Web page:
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People On The Move Drive Anxiety, Hope — And, Always, Change

A boy stands onshore after arriving with other refugees and migrants on the Greek island of Lesbos, after crossing the Aegean Sea from Turkey, on Saturday.
Dimitar Dilkoff
AFP/Getty Images
A boy stands onshore after arriving with other refugees and migrants on the Greek island of Lesbos, after crossing the Aegean Sea from Turkey, on Saturday.

Today I was thinking about a conversation I had years ago when I was just learning to cover national politics. I had arranged to have lunch with a well-known Republican political operative, who had just come off a string of election victories; I'd sought him out so I could better understand the philosophy behind his tactics.

He was nice enough to meet me, and over bites of burger he explained to me that he was pushing the party to ramp up its outreach to Latinos, who were, at the time, a much smaller group of voters and potential voters than they are now. "This way," he said, "we can grow the party without changing the party."

Well this fellow was a smart man, very good at his job, but of course he was wrong about that one. It just doesn't work that way. Ask Queen Elizabeth: In-laws change things. They bring fresh ideas and energy and, sometimes, new habits and priorities; they don't care about your old rivalries and resentments, but sometimes bring their own.

Unless you are willing to rule with an iron fist, suppress all difference, demand total allegiance and conformity as the price of admission, then new people will change things — sometimes in ways we will like and sometimes in ways we won't.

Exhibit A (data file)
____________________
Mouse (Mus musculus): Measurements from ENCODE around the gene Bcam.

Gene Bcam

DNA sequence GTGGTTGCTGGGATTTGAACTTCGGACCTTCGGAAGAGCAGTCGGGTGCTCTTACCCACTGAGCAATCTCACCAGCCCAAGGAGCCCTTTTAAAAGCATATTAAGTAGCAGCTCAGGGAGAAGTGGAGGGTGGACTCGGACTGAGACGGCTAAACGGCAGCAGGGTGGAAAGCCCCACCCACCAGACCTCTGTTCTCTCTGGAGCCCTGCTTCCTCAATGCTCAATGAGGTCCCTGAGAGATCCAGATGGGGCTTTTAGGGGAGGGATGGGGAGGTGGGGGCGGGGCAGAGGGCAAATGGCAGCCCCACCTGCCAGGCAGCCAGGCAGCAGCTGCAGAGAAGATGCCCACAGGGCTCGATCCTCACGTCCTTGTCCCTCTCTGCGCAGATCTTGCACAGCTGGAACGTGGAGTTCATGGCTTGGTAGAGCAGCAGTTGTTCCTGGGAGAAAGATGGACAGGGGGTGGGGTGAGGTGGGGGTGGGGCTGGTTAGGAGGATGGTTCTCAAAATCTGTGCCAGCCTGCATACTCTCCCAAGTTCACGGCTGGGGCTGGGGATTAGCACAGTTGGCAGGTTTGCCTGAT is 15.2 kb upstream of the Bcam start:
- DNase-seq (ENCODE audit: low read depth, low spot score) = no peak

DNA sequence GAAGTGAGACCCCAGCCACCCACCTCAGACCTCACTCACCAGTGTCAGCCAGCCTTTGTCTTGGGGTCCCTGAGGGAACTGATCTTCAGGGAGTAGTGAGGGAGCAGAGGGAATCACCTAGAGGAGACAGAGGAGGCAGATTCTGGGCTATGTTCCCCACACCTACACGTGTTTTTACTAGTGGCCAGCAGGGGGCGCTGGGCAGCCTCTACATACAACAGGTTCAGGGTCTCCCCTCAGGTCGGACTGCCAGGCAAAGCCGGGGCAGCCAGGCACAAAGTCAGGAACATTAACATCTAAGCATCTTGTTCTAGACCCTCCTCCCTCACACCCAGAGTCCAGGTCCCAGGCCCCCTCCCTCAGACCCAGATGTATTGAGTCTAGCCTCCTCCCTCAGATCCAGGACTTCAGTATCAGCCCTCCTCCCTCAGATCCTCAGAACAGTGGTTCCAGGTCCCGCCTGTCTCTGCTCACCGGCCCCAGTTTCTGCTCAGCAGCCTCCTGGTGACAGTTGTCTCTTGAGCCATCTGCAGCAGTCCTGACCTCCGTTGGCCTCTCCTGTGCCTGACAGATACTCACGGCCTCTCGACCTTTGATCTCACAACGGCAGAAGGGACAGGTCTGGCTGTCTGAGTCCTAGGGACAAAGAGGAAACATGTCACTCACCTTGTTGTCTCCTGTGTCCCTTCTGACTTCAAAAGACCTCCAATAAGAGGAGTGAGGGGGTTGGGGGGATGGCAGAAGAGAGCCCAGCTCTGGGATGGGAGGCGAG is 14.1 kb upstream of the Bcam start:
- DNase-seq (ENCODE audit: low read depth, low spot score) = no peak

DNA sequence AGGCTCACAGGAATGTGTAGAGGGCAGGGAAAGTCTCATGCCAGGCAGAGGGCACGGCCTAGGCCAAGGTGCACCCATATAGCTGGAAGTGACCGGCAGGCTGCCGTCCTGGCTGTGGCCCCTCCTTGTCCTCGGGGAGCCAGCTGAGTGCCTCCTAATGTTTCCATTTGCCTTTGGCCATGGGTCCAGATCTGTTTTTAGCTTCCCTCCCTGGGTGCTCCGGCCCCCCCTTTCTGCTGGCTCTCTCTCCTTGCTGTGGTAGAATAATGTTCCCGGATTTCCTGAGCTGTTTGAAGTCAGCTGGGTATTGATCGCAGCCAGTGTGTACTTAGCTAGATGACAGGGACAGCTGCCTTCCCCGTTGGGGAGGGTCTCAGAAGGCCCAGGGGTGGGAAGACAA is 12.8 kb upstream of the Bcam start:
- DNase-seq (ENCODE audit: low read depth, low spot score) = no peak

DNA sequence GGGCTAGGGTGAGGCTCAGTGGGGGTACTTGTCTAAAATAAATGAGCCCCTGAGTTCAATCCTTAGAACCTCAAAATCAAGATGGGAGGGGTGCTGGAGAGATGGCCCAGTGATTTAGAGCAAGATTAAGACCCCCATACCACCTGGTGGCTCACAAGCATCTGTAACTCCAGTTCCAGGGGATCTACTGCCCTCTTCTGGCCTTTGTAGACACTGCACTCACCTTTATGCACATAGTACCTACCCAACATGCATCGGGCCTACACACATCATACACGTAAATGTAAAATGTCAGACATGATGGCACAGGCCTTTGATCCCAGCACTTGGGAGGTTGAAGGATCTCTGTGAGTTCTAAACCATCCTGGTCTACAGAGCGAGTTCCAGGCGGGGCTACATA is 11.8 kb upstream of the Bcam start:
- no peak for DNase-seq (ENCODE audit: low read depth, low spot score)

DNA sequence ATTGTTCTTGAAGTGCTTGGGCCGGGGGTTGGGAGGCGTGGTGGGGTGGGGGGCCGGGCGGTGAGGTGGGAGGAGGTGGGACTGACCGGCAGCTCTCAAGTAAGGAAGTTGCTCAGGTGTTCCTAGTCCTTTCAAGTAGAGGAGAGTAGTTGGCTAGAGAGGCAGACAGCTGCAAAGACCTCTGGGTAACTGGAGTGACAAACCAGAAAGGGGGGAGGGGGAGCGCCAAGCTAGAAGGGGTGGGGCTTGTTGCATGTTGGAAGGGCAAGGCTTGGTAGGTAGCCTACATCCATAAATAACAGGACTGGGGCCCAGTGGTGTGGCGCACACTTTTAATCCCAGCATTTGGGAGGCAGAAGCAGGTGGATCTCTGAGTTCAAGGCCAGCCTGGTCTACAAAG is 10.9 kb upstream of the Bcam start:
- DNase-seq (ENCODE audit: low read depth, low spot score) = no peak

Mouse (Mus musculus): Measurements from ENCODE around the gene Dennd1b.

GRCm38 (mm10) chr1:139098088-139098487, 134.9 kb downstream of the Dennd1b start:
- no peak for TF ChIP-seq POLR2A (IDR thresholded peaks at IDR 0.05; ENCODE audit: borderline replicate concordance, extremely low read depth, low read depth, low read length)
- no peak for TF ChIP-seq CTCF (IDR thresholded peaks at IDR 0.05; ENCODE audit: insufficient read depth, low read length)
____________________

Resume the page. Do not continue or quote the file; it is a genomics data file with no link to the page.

It strikes me that this is the force that is changing the world right now. Along with technology, people on the move — from one country, one region or even one party to another — are the force that drives so much of the world's anxiety and hope. Those two forces are, of course, intertwined.

Technology plays a role in the mass movements of people because it changes things: It gives people powerful information and equally the means to spread vicious lies. It gives them tools to navigate the world, and to destroy it. Technology can narrow the differences between people or make them enormous.

Migration, though — all that goes with it. That is the thing that looms so large for so many. And it strikes me that our language for something so large seems very small. Around the world right now people talk about migrants as either sinners or saints; saviors or parasites. People who can grow the party without changing the party, or people who want to overthrow the party. Why do we do this, when we know it's usually not that simple?

New people will change us, and we will change them. The question is how, not whether, and whether we choose to focus on that which is fundamental to who and what we are, or merely incidental. What are our values, as opposed to our fashions? What are our virtues as opposed to merely our habits?

I think about that every time I hear about someone getting fired for wearing braids or headscarves or a beard or a turban on the job. Unless it's about safety, what does what you wear on your head have to do with how much you love your job or your country? The Sept. 11 hijackers, remember, wore polo shirts and khakis.

On the other hand, who cares if your wardrobe is custom and your bank account is full, if you don't share this country's hard-won understandings about the worth, dignity and equality of every person? Those are questions I want to ask as we think about who is invited to the party, and who isn't.

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Michel Martin is the weekend host of All Things Considered, where she draws on her deep reporting and interviewing experience to dig in to the week's news. Outside the studio, she has also hosted "Michel Martin: Going There," an ambitious live event series in collaboration with Member Stations.